- THE HOYOS FILE: Changing lanes in a slow-moving race Read More
- ON THE RIGHT: Harmonious regional growth is possible Read More
- No Rio! Read More
- BCA writes off members’ debt Read More
- YUH GAWH BE KIDDIN’: A whole $280 for a fete? Read More
- EDITORIAL: Bishop Gordon hit bullseye on guns Read More
- Roadblock for Day Two jump Read More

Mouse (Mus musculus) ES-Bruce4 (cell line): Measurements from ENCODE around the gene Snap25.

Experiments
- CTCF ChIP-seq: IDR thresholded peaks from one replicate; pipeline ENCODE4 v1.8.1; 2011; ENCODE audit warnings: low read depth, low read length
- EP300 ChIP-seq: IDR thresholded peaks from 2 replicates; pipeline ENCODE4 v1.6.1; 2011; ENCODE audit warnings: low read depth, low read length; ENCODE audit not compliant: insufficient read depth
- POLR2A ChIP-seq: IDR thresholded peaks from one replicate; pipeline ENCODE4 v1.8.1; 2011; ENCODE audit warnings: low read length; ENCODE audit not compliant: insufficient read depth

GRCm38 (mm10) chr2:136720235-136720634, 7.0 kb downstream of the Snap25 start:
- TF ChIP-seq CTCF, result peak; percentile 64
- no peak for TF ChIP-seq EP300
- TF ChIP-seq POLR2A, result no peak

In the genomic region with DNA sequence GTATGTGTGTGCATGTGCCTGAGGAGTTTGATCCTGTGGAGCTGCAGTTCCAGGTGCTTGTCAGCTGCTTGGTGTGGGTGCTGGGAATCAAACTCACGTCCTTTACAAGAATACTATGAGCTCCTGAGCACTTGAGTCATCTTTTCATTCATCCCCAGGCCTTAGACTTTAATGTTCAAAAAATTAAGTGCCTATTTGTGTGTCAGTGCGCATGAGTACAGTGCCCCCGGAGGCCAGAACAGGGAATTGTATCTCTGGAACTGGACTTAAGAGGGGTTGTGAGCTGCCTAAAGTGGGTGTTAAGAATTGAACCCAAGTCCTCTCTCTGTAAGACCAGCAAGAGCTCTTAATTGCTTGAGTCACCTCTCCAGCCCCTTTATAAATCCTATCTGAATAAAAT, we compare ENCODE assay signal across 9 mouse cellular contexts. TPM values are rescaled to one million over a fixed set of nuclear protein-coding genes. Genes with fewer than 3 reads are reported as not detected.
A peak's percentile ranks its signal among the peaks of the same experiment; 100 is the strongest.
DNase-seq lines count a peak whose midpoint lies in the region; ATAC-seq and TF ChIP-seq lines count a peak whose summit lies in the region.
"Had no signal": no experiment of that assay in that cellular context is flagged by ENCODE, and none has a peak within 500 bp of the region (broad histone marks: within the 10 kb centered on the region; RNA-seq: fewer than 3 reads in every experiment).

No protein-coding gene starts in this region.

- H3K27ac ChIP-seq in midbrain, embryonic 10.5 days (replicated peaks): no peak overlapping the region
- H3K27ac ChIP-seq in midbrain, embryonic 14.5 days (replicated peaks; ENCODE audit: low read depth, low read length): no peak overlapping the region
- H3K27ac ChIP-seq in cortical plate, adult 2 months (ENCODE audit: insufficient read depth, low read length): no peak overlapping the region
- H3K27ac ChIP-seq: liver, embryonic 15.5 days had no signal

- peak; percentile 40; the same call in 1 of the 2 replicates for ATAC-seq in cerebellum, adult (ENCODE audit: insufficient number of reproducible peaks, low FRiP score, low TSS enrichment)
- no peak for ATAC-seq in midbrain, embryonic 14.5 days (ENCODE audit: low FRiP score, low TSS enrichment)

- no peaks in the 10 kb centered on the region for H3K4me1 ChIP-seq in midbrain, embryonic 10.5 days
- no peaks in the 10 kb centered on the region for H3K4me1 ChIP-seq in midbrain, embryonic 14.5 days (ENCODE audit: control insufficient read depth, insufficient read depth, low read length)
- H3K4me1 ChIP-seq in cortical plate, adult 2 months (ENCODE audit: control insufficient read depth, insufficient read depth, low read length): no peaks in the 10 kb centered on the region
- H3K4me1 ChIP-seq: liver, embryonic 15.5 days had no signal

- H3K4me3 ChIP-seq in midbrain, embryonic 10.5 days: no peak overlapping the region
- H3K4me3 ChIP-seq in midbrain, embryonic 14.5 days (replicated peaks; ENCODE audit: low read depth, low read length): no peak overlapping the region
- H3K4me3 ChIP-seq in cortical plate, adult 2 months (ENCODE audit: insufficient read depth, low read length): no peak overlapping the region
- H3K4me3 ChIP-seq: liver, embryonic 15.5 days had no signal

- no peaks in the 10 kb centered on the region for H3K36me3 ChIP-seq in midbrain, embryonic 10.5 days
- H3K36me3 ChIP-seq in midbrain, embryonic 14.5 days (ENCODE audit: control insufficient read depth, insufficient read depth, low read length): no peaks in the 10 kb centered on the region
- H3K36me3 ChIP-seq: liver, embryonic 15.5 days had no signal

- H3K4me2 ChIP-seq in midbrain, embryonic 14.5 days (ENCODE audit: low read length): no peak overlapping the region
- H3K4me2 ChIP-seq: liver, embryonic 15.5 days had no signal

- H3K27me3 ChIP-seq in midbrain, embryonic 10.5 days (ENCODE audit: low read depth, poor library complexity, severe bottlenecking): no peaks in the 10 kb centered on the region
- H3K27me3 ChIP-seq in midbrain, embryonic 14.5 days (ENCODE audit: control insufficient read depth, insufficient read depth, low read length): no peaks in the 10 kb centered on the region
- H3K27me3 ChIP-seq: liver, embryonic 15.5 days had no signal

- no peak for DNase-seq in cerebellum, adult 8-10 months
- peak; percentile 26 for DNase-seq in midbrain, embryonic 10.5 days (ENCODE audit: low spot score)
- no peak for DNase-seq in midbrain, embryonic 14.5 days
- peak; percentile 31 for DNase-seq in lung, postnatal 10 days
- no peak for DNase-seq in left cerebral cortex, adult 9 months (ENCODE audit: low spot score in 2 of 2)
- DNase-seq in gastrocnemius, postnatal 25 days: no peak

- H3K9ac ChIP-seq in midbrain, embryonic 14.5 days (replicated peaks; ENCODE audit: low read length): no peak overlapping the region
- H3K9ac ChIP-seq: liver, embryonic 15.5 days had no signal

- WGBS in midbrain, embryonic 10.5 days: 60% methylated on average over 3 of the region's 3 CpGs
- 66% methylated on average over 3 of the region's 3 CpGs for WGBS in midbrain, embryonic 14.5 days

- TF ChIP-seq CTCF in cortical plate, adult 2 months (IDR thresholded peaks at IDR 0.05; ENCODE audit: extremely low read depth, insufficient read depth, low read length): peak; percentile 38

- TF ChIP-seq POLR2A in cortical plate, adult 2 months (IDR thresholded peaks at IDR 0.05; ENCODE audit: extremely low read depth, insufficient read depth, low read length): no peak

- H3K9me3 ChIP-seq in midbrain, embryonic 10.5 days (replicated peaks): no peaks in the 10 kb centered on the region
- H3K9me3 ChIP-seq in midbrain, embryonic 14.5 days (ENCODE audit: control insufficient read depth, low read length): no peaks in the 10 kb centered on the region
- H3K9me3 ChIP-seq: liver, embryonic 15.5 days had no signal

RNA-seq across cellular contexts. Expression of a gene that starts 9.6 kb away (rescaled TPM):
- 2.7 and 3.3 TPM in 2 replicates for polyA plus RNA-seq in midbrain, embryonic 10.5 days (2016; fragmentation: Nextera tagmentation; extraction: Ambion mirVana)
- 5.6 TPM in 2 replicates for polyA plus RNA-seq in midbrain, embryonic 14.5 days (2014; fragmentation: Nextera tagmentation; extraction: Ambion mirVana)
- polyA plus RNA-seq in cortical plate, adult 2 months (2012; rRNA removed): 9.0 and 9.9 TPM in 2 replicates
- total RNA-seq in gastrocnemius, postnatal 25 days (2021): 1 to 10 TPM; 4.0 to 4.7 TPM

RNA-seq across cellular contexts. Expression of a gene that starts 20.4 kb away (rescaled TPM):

For the month of November, we will focus on things Barbados as this country celebrates its independence. Every day we will be highlighting Barbadian sayings, artefacts unique to the country, as well as personalities, icons, some places and things that reflect Barbados. What’s in a name? Ever wondered how Barbados got its name? Los Barbados is first mentioned in Spanish cedulas (formal official orders) of December 23, 1511 and July 3, 1512. The exact origin of its name, which means The Bearded Ones in Portuguese, is uncertain. The traditional theory, espoused by Griffith Hughes and every writer after, is that it is derived from the hanging roots of the widely growing bearded fig tree. In early maps it is variously called Bernados, Baruodo, Baruodos, Barbudoss, S.Barbudo, Isle de Beruados, Isla de los Barbudos, Los Barbudos and later La Barbade. Unfortunately the names Barbadoes and the Barbadoes remained in use in North America for so long, many visitors assume that Barbados is, in fact, not a single island, but a group of islands like the Bahamas. It is correctly pronounced (in Barbados) ‘Barbayduss’ but occasionally ‘Bubbayduss’ is heard locally. The Barbados is definitely not correct. • Source: A-Z Of Barbadian Heritage.